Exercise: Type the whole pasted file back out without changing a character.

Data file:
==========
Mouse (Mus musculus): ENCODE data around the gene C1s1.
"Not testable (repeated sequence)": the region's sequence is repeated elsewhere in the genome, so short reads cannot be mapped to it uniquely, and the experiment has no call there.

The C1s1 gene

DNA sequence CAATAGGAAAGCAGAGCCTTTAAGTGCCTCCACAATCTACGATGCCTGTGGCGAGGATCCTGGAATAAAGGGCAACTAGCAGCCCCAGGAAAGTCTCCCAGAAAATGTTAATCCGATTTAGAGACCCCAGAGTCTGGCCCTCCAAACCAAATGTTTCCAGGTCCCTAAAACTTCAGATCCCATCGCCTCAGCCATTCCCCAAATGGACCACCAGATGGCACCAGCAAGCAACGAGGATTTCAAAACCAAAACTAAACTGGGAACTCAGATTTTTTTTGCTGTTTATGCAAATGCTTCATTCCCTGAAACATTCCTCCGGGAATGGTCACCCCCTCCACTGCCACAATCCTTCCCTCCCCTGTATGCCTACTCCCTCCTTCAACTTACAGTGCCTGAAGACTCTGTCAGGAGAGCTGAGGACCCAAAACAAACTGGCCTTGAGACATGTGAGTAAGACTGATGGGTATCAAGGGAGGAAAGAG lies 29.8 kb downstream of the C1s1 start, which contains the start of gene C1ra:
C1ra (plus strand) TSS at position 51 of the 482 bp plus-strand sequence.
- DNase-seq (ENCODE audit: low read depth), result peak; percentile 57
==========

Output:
Mouse (Mus musculus): ENCODE data around the gene C1s1.
"Not testable (repeated sequence)": the region's sequence is repeated elsewhere in the genome, so short reads cannot be mapped to it uniquely, and the experiment has no call there.

The C1s1 gene

DNA sequence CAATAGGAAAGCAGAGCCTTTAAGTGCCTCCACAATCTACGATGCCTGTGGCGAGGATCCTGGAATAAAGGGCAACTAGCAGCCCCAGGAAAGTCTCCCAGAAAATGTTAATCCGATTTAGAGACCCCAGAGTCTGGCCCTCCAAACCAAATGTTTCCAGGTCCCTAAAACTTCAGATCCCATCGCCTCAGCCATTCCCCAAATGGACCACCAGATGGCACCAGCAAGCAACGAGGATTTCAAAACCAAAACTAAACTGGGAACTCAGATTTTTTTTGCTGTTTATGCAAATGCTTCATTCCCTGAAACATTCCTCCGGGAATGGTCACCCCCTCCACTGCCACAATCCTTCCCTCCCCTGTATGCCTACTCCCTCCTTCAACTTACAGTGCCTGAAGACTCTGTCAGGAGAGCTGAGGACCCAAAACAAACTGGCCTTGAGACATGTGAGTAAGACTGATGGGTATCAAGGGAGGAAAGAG lies 29.8 kb downstream of the C1s1 start, which contains the start of gene C1ra:
C1ra (plus strand) TSS at position 51 of the 482 bp plus-strand sequence.
- DNase-seq (ENCODE audit: low read depth), result peak; percentile 57